At the end of the day, however, Alter was taken with the physical and emotional journey Steinberg undertook – in making aliya and finding his home here, to the extent that the young American was determined to give his all to his new country and opted to enlist in a combat unit. “I understood Max and his motives. He was looking for a deeper meaning to his life and, from the testimonies I read, it seems that he found it here. I understood that he was looking for something more than he had in the United States, and that he found it in Israel.”
Alter also had a decent handle on where Steinberg came from, having led youth programs in the US and also in the UK.
Steinberg’s funeral, like Levin’s a few years earlier, attracted a huge crowd.
According to the TV coverage, around 30,000 people attended the ceremony at Mount Herzl. One participant who was asked, at the time, why he had come, said that he hadn’t known Steinberg, but that he had been moved by the fact that the youngster had come to Israel “to fight for us.”
That is a sentiment with which Alter fully identifies. “I was very moved by this story. Here was someone who did it for me. He came here from the United States and I felt he did it for me, personally. I wanted to express some emotion. It is so difficult to do that. I wanted to express my respect.”
That comes across in Alter’s touching work, not only in the story line but also in the way he went about making the work a visual and corporeal reality.
“Because of the process Max went through in making aliya, I decided to make a ‘journey movie,’ both in a physical and spiritual sense,” he notes. In Aliya we see Steinberg making his life-changing visit to Mount Herzl, and Alter subtly weaves the American’s upbringing and childhood memories into the plot.”
The film also takes the viewer on a journey and deftly conveys the change of physical scenery and climate that many of us who have made aliya know well.
Alter also opted for a “softly, softly” approach in terms of aesthetics. “I went for a monochromatic look, with olive and khaki, because I think that was the most suitable for this story, you know, for the army. I think that was the most suitable. Whether we like it or not, we are all civilian soldiers.”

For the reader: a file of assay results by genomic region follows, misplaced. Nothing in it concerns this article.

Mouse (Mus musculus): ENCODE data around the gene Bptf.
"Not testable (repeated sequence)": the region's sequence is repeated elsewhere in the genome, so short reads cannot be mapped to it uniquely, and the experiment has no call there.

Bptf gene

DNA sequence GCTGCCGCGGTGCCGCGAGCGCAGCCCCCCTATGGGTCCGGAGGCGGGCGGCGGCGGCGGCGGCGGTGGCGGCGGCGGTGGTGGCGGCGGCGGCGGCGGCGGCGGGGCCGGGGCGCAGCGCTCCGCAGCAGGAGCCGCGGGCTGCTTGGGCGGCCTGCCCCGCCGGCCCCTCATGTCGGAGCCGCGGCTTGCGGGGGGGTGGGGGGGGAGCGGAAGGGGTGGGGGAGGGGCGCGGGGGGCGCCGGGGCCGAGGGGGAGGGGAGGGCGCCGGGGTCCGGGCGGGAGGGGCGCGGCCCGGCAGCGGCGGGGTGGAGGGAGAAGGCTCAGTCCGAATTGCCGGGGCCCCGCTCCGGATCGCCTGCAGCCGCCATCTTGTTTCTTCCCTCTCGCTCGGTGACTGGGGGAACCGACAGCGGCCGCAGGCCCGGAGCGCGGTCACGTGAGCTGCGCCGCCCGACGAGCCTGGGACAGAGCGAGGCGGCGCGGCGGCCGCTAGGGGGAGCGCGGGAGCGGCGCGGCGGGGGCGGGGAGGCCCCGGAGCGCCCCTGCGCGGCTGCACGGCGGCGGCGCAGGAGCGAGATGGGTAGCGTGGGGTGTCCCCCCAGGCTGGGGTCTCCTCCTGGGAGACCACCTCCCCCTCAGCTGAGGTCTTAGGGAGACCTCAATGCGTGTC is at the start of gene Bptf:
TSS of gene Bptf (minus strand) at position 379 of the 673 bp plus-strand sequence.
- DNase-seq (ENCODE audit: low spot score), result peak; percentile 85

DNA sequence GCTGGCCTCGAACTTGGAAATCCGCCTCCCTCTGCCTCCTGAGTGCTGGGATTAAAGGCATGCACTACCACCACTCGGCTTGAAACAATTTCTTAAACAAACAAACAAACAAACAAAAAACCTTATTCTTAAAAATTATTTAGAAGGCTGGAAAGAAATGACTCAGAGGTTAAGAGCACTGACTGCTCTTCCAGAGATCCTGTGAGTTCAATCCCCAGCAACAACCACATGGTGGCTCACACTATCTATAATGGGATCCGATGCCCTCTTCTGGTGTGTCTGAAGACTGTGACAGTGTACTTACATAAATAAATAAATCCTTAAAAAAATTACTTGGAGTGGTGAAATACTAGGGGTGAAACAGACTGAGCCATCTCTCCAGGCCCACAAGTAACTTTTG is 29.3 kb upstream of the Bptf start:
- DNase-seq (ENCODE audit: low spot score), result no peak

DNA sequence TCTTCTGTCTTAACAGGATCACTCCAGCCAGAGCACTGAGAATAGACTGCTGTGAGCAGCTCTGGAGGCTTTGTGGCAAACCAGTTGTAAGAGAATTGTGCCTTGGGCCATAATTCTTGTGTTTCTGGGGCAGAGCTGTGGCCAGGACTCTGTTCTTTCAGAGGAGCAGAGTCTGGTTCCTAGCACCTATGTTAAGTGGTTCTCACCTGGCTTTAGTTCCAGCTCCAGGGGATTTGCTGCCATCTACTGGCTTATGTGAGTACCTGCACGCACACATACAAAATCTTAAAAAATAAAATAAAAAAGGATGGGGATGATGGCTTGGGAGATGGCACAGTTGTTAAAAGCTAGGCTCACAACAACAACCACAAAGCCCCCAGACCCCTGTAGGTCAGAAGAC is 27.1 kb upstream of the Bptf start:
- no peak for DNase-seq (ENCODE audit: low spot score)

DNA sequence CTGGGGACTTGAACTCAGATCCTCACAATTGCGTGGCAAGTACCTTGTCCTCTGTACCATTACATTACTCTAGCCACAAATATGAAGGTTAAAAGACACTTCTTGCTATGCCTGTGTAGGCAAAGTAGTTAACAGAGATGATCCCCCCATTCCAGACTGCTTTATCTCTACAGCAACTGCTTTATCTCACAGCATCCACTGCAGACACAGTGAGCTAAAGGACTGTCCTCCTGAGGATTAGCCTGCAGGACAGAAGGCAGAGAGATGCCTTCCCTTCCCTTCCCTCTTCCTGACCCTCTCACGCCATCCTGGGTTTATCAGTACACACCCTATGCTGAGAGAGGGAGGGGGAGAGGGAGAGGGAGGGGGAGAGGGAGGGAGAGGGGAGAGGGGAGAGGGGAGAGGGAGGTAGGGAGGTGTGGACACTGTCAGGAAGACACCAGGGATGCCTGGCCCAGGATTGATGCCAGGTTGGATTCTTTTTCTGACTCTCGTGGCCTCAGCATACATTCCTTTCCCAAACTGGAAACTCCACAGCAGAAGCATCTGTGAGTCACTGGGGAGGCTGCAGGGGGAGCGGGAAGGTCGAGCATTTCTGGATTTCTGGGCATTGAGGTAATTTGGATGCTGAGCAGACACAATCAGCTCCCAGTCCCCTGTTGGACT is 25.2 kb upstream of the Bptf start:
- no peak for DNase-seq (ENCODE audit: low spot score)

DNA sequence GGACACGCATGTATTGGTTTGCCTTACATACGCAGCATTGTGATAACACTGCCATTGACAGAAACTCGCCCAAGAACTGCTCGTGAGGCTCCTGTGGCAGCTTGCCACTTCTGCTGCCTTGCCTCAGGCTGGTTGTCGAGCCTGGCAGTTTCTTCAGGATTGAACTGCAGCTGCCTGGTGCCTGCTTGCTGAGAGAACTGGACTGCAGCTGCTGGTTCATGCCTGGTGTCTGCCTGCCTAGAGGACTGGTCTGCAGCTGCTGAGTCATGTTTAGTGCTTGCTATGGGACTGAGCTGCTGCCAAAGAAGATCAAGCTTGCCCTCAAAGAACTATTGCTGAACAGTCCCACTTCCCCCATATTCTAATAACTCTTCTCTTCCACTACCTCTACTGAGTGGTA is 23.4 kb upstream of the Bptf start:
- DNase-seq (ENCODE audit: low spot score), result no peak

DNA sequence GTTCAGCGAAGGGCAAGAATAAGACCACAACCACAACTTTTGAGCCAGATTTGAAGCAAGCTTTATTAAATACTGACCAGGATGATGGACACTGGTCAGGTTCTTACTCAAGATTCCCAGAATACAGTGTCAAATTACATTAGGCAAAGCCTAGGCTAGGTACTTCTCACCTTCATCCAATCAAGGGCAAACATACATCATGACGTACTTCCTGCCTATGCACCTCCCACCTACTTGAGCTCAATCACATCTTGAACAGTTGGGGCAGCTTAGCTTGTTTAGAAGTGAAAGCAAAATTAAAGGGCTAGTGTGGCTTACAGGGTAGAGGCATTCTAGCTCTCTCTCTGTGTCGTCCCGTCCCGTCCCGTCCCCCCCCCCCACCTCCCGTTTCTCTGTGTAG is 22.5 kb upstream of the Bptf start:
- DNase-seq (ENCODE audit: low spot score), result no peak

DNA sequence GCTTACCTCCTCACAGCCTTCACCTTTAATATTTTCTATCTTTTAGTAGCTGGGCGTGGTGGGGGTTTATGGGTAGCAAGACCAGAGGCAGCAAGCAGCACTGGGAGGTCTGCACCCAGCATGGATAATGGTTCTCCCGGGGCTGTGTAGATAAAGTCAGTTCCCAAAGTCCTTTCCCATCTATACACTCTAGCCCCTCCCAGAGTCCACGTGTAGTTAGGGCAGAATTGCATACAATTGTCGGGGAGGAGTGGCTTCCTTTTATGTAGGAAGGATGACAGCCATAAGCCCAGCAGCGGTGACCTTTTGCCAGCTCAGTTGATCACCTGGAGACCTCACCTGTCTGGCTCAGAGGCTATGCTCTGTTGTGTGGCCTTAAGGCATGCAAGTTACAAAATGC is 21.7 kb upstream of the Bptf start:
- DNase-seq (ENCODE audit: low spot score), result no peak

That goes for the hero, too.
“I think that feeling excited and moved Max, too,” continues Alter. “It fueled his pioneering spirit. I told that part of the story through Max’s eyes. These are feelings that are collective, but there is also something subjective to them. There is something that makes it yours, and I wanted people to get that.”
Alter has done a good job with Aliya, and that sentiment does come through clearly. It is a film about a young man fired by fervent Zionism and finding his true home, but it also imparts a sense of Max Steinberg the person, in a definitively human and simple way. This is not a rallying call for all Jews to come here, but it is also a salute to someone who was willing to give up the security of the family nest in California, and to give his all for Israel.
The Beit Avi Chai Remembrance Day screening roster also features Nadav Nachmany’s Sh’mella (“stork” in Amharic), about Tiroayent Takala, who was murdered in a terrorist attack at the Beersheba Central Bus Station; Maktub (“decreed” or “fated” in Arabic), by Mayan Engelman, about Druse soldier Yusuf Moadi, who died at the age of 19 during the 2008 Operation Cast Lead; and Peretz, or “An Outburst of Longing,” about brothers who died in two different incidents, 12 years apart.
All the films will be available on the Beit Avi Chai website after Tuesday’s event – specials/project/pnym-yvm-zykrvn